Gamblers may be entitled to refunds from Hard Rock Sportsbook app, experts say

The Hard Rock Sportsbook app shut down Saturday, more than a month after a federal court ruling deeming the Seminole Tribe's gaming compact with the state illegal. But there are still many questions about what will happen to the money that was made while the app was in operation.

An expert tells FOX 13 people who bet and lost during that time may be eligible for a refund.

RELATED: Seminoles suspend sports betting after court rulings

Since the beginning, many called the Indian Gaming Regulatory Act, or IGRA, a gamble within itself, bound to be brought down by legal challenges. 

Despite pushback, Governor DeSantis made it official earlier this year. Since October, the Seminole Tribe has paid the state about $75 million.

"Presumably, the tribe would be entitled to get that money back if the entire compact is invalid. But you have to remember that the tribe and the state are working together here in lockstep in negotiating the compact. They're on the same side of the controversy," attorney Daniel Wallach said.

In a tweet sent out Saturday, the Hard Rock Sportsbook app announced the app would be shutting down.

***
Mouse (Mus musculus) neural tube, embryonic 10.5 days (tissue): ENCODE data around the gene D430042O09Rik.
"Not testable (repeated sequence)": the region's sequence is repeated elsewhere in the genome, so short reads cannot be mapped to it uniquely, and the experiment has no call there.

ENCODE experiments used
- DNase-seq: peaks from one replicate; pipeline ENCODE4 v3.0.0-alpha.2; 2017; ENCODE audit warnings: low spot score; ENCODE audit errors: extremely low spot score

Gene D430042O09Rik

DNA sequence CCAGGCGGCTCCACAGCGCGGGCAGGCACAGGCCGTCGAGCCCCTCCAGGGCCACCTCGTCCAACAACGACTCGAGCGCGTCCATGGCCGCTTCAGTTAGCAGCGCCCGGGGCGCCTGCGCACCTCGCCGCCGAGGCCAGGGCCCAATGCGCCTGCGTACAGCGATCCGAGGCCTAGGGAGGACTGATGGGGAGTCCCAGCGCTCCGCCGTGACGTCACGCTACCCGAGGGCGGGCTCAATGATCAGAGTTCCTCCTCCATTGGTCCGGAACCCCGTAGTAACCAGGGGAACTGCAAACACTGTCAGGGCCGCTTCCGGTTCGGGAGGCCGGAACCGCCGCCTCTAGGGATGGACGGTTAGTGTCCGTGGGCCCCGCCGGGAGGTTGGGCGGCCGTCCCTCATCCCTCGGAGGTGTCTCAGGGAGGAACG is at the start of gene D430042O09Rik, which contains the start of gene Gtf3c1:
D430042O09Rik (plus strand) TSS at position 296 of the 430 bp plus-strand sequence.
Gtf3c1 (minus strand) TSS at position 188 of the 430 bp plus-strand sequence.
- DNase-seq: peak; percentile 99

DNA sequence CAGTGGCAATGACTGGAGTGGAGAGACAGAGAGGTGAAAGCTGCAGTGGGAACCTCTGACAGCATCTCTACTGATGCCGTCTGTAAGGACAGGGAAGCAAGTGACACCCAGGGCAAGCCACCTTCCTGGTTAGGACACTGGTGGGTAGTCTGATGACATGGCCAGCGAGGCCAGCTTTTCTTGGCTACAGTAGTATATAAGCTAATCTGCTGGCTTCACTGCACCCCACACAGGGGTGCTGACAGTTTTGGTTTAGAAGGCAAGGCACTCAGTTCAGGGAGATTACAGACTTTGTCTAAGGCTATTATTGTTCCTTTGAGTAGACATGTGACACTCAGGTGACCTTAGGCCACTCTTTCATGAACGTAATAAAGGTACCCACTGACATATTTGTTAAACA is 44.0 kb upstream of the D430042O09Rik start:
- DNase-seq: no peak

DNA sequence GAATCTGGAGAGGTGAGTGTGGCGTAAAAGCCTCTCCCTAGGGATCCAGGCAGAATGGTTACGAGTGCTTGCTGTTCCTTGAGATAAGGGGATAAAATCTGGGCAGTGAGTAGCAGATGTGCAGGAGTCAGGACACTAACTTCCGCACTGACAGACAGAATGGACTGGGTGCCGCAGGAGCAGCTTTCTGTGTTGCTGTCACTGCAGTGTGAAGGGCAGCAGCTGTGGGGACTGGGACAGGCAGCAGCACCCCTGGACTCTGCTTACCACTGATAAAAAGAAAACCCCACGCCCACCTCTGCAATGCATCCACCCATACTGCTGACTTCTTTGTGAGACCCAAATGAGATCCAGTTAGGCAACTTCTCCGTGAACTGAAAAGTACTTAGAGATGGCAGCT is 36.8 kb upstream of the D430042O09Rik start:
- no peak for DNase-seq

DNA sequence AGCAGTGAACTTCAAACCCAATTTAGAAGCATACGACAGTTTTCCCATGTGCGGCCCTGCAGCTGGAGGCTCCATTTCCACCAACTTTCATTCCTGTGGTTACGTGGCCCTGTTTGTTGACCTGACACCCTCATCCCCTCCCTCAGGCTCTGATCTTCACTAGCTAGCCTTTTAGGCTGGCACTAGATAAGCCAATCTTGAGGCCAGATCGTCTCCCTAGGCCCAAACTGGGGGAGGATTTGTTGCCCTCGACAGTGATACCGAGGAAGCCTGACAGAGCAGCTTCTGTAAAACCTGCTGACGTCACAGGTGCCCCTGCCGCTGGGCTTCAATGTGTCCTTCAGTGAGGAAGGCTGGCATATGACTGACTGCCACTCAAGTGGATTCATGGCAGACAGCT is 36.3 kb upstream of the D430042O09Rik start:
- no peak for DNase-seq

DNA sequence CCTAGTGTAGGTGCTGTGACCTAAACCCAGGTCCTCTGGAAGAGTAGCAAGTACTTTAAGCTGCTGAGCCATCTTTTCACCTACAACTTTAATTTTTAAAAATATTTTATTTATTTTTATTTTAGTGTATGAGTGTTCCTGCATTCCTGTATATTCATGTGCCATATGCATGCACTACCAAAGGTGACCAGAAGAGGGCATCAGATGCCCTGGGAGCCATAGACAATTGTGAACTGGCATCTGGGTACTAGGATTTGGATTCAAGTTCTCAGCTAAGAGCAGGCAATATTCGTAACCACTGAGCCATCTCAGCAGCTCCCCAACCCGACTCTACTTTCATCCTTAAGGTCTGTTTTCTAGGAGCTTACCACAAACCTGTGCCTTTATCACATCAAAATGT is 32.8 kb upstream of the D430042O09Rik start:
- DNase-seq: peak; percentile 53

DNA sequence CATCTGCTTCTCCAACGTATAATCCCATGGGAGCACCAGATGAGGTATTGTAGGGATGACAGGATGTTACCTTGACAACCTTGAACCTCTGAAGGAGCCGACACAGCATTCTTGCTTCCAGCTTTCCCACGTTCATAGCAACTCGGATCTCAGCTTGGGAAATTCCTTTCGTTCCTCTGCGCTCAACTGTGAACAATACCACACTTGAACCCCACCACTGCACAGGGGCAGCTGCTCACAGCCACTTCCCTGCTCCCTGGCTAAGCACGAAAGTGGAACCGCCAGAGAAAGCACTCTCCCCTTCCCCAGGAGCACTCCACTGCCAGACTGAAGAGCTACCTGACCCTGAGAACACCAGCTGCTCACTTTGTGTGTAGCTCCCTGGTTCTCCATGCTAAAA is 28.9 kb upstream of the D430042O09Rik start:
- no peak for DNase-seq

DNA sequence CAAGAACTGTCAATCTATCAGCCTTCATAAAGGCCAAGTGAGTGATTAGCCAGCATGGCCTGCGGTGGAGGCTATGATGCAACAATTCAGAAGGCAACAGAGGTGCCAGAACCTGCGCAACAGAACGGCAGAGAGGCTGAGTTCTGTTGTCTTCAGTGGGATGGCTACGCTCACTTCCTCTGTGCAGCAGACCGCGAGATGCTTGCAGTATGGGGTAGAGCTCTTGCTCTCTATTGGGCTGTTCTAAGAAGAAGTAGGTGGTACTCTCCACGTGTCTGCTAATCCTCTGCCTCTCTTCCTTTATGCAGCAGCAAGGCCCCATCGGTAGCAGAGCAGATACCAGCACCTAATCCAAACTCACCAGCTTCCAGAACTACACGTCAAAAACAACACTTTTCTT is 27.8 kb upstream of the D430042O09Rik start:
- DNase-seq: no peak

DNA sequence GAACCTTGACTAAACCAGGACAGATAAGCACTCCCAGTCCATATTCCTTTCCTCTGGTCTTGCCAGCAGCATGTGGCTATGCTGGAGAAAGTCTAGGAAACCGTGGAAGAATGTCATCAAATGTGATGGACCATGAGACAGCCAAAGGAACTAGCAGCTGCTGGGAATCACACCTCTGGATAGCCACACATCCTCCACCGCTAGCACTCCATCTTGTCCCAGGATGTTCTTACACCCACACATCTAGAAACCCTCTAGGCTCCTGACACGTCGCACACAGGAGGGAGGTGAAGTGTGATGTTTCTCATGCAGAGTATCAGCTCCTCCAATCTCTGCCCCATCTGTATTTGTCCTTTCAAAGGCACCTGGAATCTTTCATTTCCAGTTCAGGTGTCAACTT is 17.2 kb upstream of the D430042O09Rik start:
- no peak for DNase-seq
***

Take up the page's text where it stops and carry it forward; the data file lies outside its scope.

The tweet refers to a ruling denying the tribe's motion for a stay of a judge's previous ruling deeming the compact illegal. As Wallach explains, people who placed bets and lost after the November 23 ruling may be eligible for a refund. 

"There is no more authority of law under which these bets were being placed. And it sets up a really interesting dynamic whether the Seminole Tribe will either voluntarily refund monies to customers who requested or fight or resist those overtures. And it will lead to litigation," Wallach said.

PREVIOUS: Sports betting compact between Florida, Seminole Tribe thrown out by federal judge

At any time, the state and the tribe can choose to write up a new compact to allow for in-person betting. As for mobile sports betting, it likely won't happen for a while.

Currently, the organization Florida Education Champions is collecting signatures for a petition to add a measure to the 2022 ballot that, if passed, would legalize mobile sports betting statewide.

"With so much dissatisfaction over losing the opportunity to bet on sports after having had it for three weeks, I think there'll be much more incentive for for for Florida voters, customers, people who want to bet on sports to take advantage of this opportunity to vote in favor of it," Wallach said.

The organization Florida Education Champions still needs to collect enough signatures to have the measure added to the ballot. If it's added, it would need to pass by a 60% majority. If it does, it would open up the market to competitors like FanDuel and DraftKings.